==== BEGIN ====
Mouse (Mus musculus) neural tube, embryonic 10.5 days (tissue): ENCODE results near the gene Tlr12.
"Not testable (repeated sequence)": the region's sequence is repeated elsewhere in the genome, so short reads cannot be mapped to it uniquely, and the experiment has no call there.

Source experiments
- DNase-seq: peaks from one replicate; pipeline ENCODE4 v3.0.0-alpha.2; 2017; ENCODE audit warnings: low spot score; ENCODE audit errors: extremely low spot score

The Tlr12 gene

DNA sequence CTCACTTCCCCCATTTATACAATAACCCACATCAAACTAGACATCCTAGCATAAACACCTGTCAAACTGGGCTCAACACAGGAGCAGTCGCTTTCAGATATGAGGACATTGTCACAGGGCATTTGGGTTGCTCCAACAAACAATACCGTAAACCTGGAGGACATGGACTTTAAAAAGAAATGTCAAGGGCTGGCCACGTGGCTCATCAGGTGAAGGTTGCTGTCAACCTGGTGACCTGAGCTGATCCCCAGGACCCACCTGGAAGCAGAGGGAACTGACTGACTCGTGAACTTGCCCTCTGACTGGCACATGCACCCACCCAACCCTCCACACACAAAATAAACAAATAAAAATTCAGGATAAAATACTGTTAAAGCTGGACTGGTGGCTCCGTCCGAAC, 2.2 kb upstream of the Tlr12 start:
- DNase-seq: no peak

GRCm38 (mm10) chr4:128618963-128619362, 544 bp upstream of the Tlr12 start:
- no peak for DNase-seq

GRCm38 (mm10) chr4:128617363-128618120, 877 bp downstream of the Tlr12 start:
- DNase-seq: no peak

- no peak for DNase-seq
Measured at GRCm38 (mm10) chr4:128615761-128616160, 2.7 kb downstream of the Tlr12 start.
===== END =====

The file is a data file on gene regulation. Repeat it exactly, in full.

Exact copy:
Mouse (Mus musculus) neural tube, embryonic 10.5 days (tissue): ENCODE results near the gene Tlr12.
"Not testable (repeated sequence)": the region's sequence is repeated elsewhere in the genome, so short reads cannot be mapped to it uniquely, and the experiment has no call there.

Source experiments
- DNase-seq: peaks from one replicate; pipeline ENCODE4 v3.0.0-alpha.2; 2017; ENCODE audit warnings: low spot score; ENCODE audit errors: extremely low spot score

The Tlr12 gene

DNA sequence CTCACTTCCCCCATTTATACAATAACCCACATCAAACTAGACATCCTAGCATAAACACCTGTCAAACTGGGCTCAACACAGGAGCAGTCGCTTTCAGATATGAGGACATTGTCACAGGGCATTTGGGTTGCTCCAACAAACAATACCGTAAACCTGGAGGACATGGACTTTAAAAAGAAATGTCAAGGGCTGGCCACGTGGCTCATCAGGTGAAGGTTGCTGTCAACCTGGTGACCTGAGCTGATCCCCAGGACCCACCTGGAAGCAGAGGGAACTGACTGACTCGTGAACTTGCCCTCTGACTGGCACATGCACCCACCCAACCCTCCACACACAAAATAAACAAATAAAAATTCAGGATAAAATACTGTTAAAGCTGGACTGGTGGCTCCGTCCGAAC, 2.2 kb upstream of the Tlr12 start:
- DNase-seq: no peak

GRCm38 (mm10) chr4:128618963-128619362, 544 bp upstream of the Tlr12 start:
- no peak for DNase-seq

GRCm38 (mm10) chr4:128617363-128618120, 877 bp downstream of the Tlr12 start:
- DNase-seq: no peak

- no peak for DNase-seq
Measured at GRCm38 (mm10) chr4:128615761-128616160, 2.7 kb downstream of the Tlr12 start.